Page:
Protein samples were prepared from either ACh-treated (iridescent) or untreated (not iridescent) iridophore layers of L. pealeii. Iridophore layers were powdered using a mortar-and-pestle under liquid nitrogen, and then solubilized with DeStreak Rehydration Solution (GE Healthcare), followed by centrifuging to remove the residual insoluble materials. Following treatment with DeStreak Rehydration Solution, the protein concentration was determined with a two-dimensional Quant Kit (GE Healthcare). For first-dimension isoelectric focusing (IEF), the soluble component was loaded onto an Immobiline DryStrip gel (GE Healthcare) (pH 6–11; 60 µg of total protein), followed by SDS–PAGE separation with a 10–20 % gradient gel (Bio-Rad). For IEF, a Multiphor II Electrophoresis Unit (GE Healthcare) was used. Following two-dimensional PAGE, gels were analysed either by staining for phospho-amino acids with Pro-Q Diamond (Molecular Probes, Inc.) or by immunodetection of phosphotyrosine. All the experiments were performed in triplicate and the results reported are representative of those obtained. One-dimensional PAGE was performed using only the second step of this two-dimensional PAGE protocol.
Immunoblotting was performed with either anti-reflectin polyclonal antibodies or horseradish peroxidase (HRP)-conjugated anti-phosphotyrosine primary antibodies (HRP-PY20) (BD Transduction Laboratories, San Jose, CA, USA). Following one-dimensional SDS–PAGE or two-dimensional PAGE, proteins were electroblotted from the acrylamide gel to a polyvinylidene fluoride (PVDF) membrane. This PVDF membrane was blocked with 1 per cent BSA in PBST (0.1% Tween-20 in PBS) for 1 h at room temperature, then incubated in PBST containing a 1 : 5000 dilution of primary antibody for at least 1 h at room temperature on a rocking platform. The membrane was then washed three times with PBST to remove unbound and non-specifically bound antibodies. For the use of anti-reflectin polyclonal antibodies, a secondary antibody (alkaline phosphatase-conjugated antirabbit) was used to identify immunopositive bands. For alkaline phosphatase detection, a 1 : 50 dilution of NBT/BCIP stock solution (Roche) in alkaline phosphatase buffer (10 mM MgCl2, 100 mM Tris–HCl, pH 9.0) was used. Following sufficient development, the reaction was terminated by adding stop solution (10 mM Tris–HCl, 1 mM EDTA, pH 8). For HRP detection, an ECL kit was used (GE Healthcare). All the experiments were performed in triplicate and the results reported are identified either as the averages of the normalized results or as representative of those obtained.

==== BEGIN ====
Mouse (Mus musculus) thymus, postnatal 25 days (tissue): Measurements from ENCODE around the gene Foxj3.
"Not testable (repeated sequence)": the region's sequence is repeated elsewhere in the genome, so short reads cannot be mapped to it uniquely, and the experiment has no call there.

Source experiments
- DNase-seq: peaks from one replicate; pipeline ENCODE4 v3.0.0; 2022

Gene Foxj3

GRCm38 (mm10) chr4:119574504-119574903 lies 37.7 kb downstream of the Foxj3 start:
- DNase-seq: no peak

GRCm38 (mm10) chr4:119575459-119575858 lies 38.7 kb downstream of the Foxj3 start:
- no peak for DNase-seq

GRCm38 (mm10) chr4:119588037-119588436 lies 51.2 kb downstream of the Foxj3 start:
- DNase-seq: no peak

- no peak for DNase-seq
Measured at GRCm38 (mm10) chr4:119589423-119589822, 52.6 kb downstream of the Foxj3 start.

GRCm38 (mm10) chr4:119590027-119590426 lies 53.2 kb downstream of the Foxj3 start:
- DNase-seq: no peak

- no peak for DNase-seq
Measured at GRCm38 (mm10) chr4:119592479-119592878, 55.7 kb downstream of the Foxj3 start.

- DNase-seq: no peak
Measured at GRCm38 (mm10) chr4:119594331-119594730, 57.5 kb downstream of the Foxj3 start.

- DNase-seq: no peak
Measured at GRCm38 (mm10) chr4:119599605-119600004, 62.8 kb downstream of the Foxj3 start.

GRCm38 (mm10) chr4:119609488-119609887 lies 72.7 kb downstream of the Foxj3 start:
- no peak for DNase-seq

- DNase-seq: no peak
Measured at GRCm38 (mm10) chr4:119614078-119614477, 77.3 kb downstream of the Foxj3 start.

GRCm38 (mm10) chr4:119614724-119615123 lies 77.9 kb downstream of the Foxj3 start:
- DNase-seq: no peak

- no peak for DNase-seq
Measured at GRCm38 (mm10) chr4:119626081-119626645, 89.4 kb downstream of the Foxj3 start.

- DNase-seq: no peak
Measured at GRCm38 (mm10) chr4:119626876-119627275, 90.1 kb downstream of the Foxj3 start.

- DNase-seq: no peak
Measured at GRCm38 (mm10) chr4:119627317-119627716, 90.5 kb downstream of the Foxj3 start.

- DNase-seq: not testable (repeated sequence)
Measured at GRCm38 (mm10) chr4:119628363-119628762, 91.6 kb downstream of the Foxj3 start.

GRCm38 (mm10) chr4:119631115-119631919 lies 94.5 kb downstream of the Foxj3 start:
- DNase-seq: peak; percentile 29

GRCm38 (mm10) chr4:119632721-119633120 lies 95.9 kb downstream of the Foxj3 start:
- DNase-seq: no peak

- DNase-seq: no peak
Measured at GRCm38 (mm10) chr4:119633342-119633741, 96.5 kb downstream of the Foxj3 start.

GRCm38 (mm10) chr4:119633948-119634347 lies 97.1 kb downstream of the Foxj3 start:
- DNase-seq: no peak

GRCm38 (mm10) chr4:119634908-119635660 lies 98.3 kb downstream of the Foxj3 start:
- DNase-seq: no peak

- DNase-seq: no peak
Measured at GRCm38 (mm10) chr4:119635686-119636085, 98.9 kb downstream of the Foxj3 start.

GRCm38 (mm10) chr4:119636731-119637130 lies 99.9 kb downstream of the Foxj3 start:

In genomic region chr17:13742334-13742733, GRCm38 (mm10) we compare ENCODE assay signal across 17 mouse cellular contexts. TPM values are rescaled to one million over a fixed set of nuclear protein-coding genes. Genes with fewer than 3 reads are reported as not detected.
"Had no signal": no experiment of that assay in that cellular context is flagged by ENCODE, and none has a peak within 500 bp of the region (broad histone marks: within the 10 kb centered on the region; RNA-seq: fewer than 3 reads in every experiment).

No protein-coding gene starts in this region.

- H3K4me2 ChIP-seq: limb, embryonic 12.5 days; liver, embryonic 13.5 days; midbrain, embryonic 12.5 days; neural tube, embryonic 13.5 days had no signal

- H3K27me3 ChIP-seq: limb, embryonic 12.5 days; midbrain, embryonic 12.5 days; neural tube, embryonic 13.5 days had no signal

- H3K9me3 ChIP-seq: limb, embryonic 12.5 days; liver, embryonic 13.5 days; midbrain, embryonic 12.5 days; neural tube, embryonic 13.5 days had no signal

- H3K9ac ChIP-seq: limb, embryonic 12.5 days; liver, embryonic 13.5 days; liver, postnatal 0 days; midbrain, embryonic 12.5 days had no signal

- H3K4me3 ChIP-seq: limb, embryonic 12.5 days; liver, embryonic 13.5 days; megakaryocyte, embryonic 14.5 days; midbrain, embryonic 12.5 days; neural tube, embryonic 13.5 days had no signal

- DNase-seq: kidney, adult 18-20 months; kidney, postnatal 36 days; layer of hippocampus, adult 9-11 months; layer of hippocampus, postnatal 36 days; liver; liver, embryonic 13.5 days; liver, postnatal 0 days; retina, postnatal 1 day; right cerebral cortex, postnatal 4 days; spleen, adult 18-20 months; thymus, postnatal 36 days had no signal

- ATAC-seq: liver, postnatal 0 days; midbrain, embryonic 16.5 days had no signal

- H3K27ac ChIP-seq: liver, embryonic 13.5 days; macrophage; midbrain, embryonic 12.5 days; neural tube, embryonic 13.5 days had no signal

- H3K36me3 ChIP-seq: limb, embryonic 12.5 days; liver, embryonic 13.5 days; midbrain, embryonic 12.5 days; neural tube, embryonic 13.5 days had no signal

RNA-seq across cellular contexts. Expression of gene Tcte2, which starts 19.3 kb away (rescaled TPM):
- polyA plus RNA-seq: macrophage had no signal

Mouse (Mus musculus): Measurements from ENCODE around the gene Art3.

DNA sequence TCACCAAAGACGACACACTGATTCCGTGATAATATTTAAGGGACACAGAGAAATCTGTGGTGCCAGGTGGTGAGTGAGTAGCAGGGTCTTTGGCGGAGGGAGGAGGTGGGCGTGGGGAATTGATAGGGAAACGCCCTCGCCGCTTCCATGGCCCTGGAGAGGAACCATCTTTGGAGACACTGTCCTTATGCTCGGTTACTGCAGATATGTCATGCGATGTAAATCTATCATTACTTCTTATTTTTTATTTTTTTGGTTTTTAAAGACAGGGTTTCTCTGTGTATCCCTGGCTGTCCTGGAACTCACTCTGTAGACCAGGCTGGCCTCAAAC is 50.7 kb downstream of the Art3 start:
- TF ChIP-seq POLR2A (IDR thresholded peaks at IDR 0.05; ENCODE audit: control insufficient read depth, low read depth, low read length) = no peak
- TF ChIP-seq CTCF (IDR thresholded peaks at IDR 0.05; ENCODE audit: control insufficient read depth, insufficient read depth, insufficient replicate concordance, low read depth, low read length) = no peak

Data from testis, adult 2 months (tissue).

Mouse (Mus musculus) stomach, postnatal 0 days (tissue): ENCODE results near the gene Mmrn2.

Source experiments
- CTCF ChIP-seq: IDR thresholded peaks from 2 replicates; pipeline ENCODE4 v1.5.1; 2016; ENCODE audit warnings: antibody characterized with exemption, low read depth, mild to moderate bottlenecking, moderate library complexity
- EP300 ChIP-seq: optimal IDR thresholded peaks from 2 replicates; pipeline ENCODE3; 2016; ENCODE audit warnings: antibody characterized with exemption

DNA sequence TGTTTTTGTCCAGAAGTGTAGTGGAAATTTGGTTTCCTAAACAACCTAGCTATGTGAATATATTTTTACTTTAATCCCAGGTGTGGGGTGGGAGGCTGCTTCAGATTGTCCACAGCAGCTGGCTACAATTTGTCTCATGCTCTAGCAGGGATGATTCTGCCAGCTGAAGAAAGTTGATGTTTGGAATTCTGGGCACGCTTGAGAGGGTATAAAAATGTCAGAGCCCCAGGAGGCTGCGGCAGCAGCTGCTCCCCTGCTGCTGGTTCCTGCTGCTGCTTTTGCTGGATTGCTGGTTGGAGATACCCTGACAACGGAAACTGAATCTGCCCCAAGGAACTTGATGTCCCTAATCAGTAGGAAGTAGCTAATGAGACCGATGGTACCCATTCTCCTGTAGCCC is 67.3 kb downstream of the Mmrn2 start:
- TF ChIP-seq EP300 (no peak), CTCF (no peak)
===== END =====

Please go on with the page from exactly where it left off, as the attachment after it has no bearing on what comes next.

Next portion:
For analysis of staining with fluorescent dyes a Molecular Imager FX with Quantity One software for image analysis (Bio-Rad Laboratories, Hercules, CA, USA) was used. ImageJ (NIH) was used to quantify the immunoblot signal intensity.
To quantify relative levels of reflectin phosphorylation, two different techniques were used: signal intensities of reflectin staining obtained with Pro-Q Diamond stain or normalized signal intensities obtained by Western blotting with HRP-PY20 were measured and normalized to the respective signal intensities obtained from protein quantification with SYPRO Ruby (Molecular Probes) stain, thereby providing the relative phosphorylation level per protein. Values for samples treated with ACh and/or genistein were further normalized to those obtained for the corresponding non-ACh-treated samples.
Mass spectroscopy was used to identify the specifically phosphorylated residues. Partially purified reflectin A1 and A2 were subjected to trypsin digestion followed by matrix-assisted laser desorption/ionization-time of flight mass spectroscopy (MALDI-TOF MS). All the mapping analyses were performed at the Stanford Proteomics and Integrative Research Facility, Stanford University.
Squid tissue samples were prepared identically for all adaptive iridescence experiments. The superficial chromatophore- and iridophore-containing layers of skin were surgically removed from freshly killed squid and the iridophore-containing layer trimmed to size to fit the Sylgard-lined incubation tray used in each experiment.
To activate iridescence, specimens of explanted iridophore-containing layers were transferred either to artificial sea water (500 mM NaCl, 10 mM CaCl2, 10 mM KCl, 12 mM MgCl2 and 10 mM HEPES, pH 8.0) or to 0.2 µm-filtered natural sea water followed by the addition of ACh (Sigma, St Louis, MO, USA) to a final concentration of 10 µM. To investigate the effects of various kinase inhibitors, iridophore layer samples were pre-soaked with individual kinase inhibitors prior to the addition of ACh for at least 20 min at room temperature at concentrations as indicated in figure 2. All the kinase inhibitors and the calcium ionophore A23187 were purchased from EMD Bioscience.
Quantification of effects of ACh and genistein on dynamic iridescence. (a) Dose-dependency of dynamic iridescence on genistein, a broad-spectrum protein kinase inhibitor. Brightness is in arbitrary units. (b) Reflectance of Loligo skin as a function of ...